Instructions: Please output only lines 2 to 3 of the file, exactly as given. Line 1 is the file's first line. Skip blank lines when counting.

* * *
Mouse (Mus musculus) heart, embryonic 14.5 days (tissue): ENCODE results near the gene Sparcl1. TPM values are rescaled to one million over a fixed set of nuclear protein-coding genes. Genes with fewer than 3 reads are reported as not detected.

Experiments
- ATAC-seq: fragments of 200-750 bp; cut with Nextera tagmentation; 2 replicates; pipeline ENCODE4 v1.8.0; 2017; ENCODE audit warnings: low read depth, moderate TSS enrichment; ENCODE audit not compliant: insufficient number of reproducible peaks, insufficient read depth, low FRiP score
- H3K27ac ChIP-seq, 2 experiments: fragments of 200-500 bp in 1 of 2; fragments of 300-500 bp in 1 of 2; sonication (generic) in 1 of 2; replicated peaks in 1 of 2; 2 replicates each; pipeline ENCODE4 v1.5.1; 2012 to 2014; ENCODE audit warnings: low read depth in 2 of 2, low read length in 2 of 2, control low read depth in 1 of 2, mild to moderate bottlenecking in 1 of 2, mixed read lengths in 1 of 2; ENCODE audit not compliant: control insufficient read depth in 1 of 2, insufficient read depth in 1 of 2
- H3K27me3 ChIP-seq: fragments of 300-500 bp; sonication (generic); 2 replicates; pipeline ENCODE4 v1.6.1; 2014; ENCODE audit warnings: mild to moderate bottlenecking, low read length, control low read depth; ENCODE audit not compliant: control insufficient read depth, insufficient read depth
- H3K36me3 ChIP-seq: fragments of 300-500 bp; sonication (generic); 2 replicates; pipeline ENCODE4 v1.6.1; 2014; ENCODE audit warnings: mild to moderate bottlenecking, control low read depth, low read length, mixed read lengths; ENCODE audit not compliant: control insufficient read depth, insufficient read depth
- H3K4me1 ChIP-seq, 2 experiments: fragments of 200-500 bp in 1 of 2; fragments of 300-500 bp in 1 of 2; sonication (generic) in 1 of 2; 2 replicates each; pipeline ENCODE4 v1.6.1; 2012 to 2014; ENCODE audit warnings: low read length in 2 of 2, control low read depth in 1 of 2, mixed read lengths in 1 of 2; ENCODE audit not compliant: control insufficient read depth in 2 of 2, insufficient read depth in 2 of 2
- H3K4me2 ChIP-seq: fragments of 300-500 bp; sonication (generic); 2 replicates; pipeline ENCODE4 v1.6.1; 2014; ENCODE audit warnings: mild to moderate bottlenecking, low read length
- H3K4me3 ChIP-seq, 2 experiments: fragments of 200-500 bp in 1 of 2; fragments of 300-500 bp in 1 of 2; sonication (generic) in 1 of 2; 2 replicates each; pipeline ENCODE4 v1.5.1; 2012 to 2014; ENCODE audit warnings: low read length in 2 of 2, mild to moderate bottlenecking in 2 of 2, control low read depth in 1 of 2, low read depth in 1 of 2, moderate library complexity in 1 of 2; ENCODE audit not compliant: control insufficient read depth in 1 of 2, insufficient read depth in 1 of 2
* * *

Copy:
Experiments
- ATAC-seq: fragments of 200-750 bp; cut with Nextera tagmentation; 2 replicates; pipeline ENCODE4 v1.8.0; 2017; ENCODE audit warnings: low read depth, moderate TSS enrichment; ENCODE audit not compliant: insufficient number of reproducible peaks, insufficient read depth, low FRiP score